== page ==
NFL Picks: Ranking Top 5 Quarterbacks Available in 2015 Draft & Predicting Where They Will Go

Jason Lake

Monday, February 9, 2015 7:32 PM GMT

The quarterback is the most important player on the field. Drafting the right one can help a struggling team overcome the NFL odds and rocket up the standings. Drafting the wrong one? Not so much.

Earlier this week, we took a quick look at the impact a No. 1 overall draft pick can have on the NFL odds board. Twelve of the last 17 players taken first overall were quarterbacks, and of those dozen would-be franchise saviors, only three failed to make a positive impression: Tim Couch (1999, Cleveland Browns), David Carr (2002, Houston Texans), and JaMarcus Russell (2007, Oakland Raiders). Couch and Carr were stuck on expansion teams with poor offensive lines. Russell – well, he was special.

This year’s most likely No. 1 pick is special, too. We’ll get to him in a second, as we run down the top quarterbacks available in the 2015 NFL Draft. Keep in mind that our list is in order of perceived talent/ability, and not a prediction about what order they’ll be taken in. But we’ll also read the tealeaves and see if we can figure out who’ll go where; good matches should become good NFL picks for 2015, at least in the case of our top prospect.


No. 1 Marcus Mariota, Oregon vs. No. 2 Jameis Winston, Florida State
These are without question the two leading QB prospects in this year’s draft. Ranking one over the other is something of a fool’s errand; Winston is certainly the more talented of the two, but his “mental makeup” is poor enough for us to elevate Mariota to the top spot on our list. The reigning Heisman Trophy winner is no slouch when it comes to talent. Mariota’s blessed with a combination of size (6-foot-4, 220 pounds), mobility and arm strength that should serve him well in today’s NFL.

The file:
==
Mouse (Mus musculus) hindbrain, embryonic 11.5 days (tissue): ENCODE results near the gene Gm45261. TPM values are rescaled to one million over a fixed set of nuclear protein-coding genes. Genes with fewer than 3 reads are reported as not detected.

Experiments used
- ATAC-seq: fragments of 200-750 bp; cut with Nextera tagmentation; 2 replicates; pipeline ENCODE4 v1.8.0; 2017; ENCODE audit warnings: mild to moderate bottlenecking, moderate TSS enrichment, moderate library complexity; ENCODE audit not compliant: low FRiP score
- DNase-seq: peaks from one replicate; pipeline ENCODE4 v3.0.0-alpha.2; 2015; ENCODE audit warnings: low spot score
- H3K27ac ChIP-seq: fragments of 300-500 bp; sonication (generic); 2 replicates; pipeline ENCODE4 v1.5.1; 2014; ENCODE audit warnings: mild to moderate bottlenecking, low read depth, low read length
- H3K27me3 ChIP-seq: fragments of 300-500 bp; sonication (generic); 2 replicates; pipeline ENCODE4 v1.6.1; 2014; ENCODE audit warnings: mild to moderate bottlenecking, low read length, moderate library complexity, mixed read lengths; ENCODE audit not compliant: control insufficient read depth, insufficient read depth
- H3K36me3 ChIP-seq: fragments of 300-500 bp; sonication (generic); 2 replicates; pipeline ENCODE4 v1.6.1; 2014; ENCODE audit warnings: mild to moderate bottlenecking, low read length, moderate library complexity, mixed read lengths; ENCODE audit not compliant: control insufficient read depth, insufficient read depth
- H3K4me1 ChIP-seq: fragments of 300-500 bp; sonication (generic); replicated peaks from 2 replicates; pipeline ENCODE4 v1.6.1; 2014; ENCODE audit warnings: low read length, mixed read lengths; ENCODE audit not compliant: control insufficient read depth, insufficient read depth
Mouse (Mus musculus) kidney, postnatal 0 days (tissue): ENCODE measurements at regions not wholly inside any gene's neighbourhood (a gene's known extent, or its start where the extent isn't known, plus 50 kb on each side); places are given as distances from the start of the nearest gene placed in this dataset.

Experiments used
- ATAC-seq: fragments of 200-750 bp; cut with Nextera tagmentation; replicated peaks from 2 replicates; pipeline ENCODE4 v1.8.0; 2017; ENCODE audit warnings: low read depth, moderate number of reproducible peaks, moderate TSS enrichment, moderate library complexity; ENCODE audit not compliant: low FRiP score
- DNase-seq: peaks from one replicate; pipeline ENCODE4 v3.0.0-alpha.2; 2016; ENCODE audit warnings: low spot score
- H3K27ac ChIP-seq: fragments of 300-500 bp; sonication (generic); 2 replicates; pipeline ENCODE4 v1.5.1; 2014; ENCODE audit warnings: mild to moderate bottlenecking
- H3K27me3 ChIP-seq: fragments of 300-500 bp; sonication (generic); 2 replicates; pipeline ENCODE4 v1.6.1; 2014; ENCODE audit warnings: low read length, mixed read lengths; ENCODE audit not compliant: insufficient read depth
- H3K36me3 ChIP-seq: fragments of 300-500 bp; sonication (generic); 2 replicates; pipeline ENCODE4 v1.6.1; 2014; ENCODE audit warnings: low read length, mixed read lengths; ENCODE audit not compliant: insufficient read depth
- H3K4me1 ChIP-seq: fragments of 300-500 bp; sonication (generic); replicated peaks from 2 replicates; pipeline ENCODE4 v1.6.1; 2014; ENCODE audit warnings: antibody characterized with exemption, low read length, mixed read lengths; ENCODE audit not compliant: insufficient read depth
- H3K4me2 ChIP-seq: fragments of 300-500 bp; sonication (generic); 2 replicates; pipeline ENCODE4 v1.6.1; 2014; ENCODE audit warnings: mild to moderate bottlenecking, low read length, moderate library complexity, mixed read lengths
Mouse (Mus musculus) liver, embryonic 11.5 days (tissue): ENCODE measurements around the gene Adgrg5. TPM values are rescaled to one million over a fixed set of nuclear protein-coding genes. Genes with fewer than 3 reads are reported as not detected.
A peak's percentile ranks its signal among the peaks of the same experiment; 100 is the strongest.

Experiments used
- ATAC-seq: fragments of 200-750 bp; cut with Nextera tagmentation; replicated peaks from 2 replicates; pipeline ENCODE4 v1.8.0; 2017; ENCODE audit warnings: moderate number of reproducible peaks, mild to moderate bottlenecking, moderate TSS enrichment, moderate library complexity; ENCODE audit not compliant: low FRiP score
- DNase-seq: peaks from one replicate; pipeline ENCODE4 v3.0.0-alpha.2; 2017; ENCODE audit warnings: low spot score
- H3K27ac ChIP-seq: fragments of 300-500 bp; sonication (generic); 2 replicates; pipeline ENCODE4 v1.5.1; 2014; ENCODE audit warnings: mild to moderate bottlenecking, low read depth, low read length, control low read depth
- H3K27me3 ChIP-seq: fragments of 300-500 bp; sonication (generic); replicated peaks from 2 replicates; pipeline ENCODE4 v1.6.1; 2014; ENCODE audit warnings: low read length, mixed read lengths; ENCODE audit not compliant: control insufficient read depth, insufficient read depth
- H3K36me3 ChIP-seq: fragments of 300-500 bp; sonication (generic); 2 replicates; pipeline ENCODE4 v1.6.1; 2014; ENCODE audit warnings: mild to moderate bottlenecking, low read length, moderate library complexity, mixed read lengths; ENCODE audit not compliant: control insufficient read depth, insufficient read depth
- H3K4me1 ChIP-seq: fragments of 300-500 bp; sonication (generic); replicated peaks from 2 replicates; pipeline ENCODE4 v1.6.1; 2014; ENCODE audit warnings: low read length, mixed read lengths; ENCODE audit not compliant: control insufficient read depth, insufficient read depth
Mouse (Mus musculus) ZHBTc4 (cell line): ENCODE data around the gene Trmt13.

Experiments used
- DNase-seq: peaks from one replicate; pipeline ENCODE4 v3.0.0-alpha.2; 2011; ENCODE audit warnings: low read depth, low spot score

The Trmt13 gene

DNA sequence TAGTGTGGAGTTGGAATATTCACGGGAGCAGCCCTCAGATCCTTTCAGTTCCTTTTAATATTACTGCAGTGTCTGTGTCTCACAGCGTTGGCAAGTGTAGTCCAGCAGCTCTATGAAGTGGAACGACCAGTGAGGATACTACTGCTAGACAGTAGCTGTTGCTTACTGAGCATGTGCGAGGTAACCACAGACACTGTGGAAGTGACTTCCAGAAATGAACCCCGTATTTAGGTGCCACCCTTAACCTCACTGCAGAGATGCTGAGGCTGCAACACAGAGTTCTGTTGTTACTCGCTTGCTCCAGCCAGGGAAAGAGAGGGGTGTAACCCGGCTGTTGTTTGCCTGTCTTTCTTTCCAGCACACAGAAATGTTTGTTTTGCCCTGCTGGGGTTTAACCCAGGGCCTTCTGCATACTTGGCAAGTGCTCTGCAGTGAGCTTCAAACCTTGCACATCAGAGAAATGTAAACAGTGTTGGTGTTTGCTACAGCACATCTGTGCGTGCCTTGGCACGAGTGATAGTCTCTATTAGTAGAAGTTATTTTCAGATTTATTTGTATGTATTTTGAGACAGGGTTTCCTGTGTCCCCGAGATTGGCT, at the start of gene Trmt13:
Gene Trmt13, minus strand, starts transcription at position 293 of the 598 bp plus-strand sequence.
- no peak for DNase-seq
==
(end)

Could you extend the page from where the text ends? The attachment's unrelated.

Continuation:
But is Mariota a “systems” quarterback? He worked in a spread offense at Oregon, while Winston (6-foot-4, 230 pounds) ran a pro-style offense at Florida State and developed into a tremendous pocket passer. This is the main reason why it appears the Tampa Bay Buccaneers (2-14 SU, 7-9 ATS) will select Winston first overall on April 30. If no one trades up to get him, we can see Mariota slipping all the way to the New York Jets (4-12 SU, 6-9-1 ATS) at No. 6, or maybe even further than that, if new offensive co-ordinator Chan Gailey thinks he can salvage Geno Smith’s career.


No. 3 Brett Hundley, UCLA
It’s a pretty steep drop from Mariota and Winston to the remaining quarterback prospects. Hundley (6-foot-3, 225 pounds) has a lot of the same qualities as Mariota, including the size, speed and intangibles. But Hundley wasn’t as consistent as Mariota, and needs more work with his pocket passing. He’ll make a good second-round selection for a team willing to spend the time on his development; perhaps the New Orleans Saints (7-9 SU, 6-10 ATS) can have Hundley learn at the feet of Drew Brees, who was a second-round pick himself in 2001.


No. 4 Garrett Grayson, Colorado State
Once you get past Hundley, everyone else on the list is more suspect than prospect. But the biggest “sleeper” candidate of the bunch appears to be Grayson (6-foot-2, 220 pounds). He’s got the arm, he’s got some mobility, and he was a respected leader for the Rams. Stat gurus will love Grayson’s efficiency; he was second to Mariota amongst all FBS quarterbacks in yards per attempt (9.5) and fifth in passer rating (166.2). A team like the Philadelphia Eagles (10-6 SU, 9-7 ATS) could take a flyer on Grayson in the third round, much like they did with Nick Foles in 2012.


No. 5 Sean Mannion, Oregon State
Other draftniks have Baylor’s Bryce Petty in this slot, but after his sketchy 2014 season, we prefer Mannion (6-foot-5, 220 pounds) and his cannon of an arm. The Beavers left Mannion out to dry last year behind a poor offensive line, so whomever picks him up this year in the third or fourth round needs to be stronger in that department – someone like the Denver Broncos (12-4 SU, 8-8 ATS), who will have to replace Peyton Manning at some point.